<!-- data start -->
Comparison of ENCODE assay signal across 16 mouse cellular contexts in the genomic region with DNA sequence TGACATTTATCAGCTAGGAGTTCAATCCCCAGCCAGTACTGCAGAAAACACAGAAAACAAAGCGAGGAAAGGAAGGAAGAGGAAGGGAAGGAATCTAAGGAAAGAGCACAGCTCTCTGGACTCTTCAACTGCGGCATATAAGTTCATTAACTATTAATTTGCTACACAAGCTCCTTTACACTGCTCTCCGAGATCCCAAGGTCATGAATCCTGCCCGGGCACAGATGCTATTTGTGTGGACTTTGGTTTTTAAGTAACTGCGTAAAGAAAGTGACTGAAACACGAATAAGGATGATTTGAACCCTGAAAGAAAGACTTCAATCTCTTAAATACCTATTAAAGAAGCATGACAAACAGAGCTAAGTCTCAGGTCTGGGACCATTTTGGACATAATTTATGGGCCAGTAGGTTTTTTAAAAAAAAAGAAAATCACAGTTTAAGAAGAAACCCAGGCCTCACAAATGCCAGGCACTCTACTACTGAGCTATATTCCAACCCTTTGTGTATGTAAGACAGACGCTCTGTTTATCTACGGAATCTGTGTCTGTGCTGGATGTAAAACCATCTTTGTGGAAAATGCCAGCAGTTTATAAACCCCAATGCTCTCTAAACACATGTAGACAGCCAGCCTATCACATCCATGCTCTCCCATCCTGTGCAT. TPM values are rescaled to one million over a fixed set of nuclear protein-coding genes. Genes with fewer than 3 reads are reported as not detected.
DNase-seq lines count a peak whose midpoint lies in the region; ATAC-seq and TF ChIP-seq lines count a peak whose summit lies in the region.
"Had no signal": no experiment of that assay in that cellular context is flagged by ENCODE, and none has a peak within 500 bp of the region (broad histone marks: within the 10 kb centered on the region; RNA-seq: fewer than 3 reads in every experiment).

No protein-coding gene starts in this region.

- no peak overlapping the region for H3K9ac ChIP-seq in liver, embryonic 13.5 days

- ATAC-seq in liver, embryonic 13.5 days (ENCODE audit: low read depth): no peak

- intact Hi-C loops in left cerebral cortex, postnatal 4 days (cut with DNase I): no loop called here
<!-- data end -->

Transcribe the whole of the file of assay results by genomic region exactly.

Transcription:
Comparison of ENCODE assay signal across 16 mouse cellular contexts in the genomic region with DNA sequence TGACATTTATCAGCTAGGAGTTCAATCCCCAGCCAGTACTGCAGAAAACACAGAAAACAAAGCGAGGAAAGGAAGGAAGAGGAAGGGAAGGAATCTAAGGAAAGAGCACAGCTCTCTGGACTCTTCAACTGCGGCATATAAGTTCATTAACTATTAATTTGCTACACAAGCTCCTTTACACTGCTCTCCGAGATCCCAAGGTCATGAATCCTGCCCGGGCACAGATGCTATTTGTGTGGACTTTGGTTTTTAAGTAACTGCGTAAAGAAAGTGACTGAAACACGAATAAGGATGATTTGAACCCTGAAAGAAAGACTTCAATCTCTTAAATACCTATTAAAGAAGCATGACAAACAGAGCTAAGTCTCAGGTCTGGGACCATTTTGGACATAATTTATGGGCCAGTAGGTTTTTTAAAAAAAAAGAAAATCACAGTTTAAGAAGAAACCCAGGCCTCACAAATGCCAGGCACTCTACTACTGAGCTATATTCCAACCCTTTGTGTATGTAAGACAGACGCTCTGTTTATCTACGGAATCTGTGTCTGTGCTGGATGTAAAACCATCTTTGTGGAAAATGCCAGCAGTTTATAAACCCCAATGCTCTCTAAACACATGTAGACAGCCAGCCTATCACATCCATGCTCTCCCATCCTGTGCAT. TPM values are rescaled to one million over a fixed set of nuclear protein-coding genes. Genes with fewer than 3 reads are reported as not detected.
DNase-seq lines count a peak whose midpoint lies in the region; ATAC-seq and TF ChIP-seq lines count a peak whose summit lies in the region.
"Had no signal": no experiment of that assay in that cellular context is flagged by ENCODE, and none has a peak within 500 bp of the region (broad histone marks: within the 10 kb centered on the region; RNA-seq: fewer than 3 reads in every experiment).

No protein-coding gene starts in this region.

- no peak overlapping the region for H3K9ac ChIP-seq in liver, embryonic 13.5 days

- ATAC-seq in liver, embryonic 13.5 days (ENCODE audit: low read depth): no peak

- intact Hi-C loops in left cerebral cortex, postnatal 4 days (cut with DNase I): no loop called here